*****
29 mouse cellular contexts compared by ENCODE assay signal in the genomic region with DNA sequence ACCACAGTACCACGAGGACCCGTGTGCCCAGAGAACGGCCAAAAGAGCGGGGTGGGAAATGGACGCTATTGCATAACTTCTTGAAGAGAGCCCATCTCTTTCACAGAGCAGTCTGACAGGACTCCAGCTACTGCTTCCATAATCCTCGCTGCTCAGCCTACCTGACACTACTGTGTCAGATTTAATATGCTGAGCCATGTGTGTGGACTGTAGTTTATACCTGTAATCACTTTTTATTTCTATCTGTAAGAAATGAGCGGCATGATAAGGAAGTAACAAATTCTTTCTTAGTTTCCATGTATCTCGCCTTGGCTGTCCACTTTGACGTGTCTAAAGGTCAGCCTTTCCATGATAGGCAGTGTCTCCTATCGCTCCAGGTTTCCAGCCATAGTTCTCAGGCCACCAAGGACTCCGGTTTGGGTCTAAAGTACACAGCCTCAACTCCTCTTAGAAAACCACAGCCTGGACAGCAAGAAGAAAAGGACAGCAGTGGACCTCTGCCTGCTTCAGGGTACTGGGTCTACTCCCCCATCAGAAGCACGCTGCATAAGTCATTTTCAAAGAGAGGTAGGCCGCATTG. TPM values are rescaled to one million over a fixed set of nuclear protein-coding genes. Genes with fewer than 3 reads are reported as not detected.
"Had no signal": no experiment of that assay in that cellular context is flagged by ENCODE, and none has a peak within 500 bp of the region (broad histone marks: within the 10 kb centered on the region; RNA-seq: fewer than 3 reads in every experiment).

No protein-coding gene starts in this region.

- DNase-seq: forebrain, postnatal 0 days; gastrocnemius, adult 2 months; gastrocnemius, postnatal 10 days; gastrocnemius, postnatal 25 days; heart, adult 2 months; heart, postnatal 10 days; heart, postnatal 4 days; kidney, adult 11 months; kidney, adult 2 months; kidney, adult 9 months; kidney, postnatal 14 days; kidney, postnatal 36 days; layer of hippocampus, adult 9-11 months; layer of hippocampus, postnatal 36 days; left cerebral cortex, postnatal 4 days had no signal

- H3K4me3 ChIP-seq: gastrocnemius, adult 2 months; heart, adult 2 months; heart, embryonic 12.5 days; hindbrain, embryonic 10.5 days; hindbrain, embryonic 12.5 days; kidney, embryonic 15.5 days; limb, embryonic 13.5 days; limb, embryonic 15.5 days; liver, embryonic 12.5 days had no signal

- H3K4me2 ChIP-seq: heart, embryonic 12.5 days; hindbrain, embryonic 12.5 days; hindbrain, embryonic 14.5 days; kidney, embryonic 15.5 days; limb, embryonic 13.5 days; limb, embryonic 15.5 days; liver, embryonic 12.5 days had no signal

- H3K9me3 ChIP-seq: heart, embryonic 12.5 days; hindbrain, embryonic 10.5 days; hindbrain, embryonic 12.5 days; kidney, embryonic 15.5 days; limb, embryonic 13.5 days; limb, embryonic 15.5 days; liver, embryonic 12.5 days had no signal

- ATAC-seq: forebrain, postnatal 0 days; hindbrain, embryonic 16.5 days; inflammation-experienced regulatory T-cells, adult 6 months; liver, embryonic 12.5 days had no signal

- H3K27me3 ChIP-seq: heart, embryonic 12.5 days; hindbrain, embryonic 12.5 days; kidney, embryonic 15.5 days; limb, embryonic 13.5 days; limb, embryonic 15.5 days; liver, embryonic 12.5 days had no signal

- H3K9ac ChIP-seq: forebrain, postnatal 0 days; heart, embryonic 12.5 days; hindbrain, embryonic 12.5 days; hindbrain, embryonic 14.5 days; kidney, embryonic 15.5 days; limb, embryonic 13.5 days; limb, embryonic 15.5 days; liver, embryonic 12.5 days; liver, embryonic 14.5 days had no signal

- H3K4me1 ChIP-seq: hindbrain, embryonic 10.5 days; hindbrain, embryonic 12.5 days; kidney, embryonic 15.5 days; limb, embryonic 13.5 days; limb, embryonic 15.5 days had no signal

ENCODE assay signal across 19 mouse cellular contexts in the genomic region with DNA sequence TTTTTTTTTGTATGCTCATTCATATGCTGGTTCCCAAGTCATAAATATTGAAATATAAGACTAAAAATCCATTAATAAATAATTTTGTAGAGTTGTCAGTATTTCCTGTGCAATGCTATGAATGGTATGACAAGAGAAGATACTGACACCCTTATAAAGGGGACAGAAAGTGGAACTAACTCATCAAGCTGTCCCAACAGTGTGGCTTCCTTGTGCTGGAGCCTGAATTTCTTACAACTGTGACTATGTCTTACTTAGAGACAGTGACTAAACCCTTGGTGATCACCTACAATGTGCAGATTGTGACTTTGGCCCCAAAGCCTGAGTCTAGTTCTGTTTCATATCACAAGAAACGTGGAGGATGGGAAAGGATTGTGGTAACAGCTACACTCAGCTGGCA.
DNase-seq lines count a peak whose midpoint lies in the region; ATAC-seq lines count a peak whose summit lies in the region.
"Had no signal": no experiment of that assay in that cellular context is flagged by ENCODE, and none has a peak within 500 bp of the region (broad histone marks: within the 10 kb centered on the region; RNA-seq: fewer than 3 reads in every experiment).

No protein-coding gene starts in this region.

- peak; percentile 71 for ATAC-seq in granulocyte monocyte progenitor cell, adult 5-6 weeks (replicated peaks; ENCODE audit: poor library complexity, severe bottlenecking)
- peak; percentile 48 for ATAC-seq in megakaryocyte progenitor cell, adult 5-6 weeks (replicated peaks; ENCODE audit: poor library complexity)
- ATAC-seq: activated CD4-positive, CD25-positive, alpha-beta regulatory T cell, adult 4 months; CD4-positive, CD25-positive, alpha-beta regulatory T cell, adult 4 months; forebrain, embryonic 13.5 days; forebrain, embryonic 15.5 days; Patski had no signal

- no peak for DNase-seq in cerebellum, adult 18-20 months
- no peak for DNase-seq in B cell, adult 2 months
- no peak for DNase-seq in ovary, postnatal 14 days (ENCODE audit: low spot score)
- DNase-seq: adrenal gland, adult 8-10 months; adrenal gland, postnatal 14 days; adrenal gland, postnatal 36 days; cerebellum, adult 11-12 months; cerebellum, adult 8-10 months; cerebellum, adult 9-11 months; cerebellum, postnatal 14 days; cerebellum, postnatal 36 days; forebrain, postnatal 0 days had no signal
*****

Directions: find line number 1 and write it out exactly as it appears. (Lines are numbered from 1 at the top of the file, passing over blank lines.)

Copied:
29 mouse cellular contexts compared by ENCODE assay signal in the genomic region with DNA sequence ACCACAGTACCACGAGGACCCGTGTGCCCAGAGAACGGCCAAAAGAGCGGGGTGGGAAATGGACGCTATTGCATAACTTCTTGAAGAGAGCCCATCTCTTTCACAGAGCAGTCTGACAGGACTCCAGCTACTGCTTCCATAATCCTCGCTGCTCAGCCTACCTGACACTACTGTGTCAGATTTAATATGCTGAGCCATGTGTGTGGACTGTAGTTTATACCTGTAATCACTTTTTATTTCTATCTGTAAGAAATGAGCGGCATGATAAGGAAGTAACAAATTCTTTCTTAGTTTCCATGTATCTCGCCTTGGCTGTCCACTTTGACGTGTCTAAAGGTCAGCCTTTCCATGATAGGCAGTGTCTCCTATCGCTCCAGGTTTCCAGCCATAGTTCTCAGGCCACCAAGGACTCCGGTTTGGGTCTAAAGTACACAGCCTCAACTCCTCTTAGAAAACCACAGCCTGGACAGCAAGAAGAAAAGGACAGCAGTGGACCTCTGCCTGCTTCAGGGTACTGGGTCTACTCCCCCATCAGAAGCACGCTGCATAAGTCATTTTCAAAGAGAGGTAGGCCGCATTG. TPM values are rescaled to one million over a fixed set of nuclear protein-coding genes. Genes with fewer than 3 reads are reported as not detected.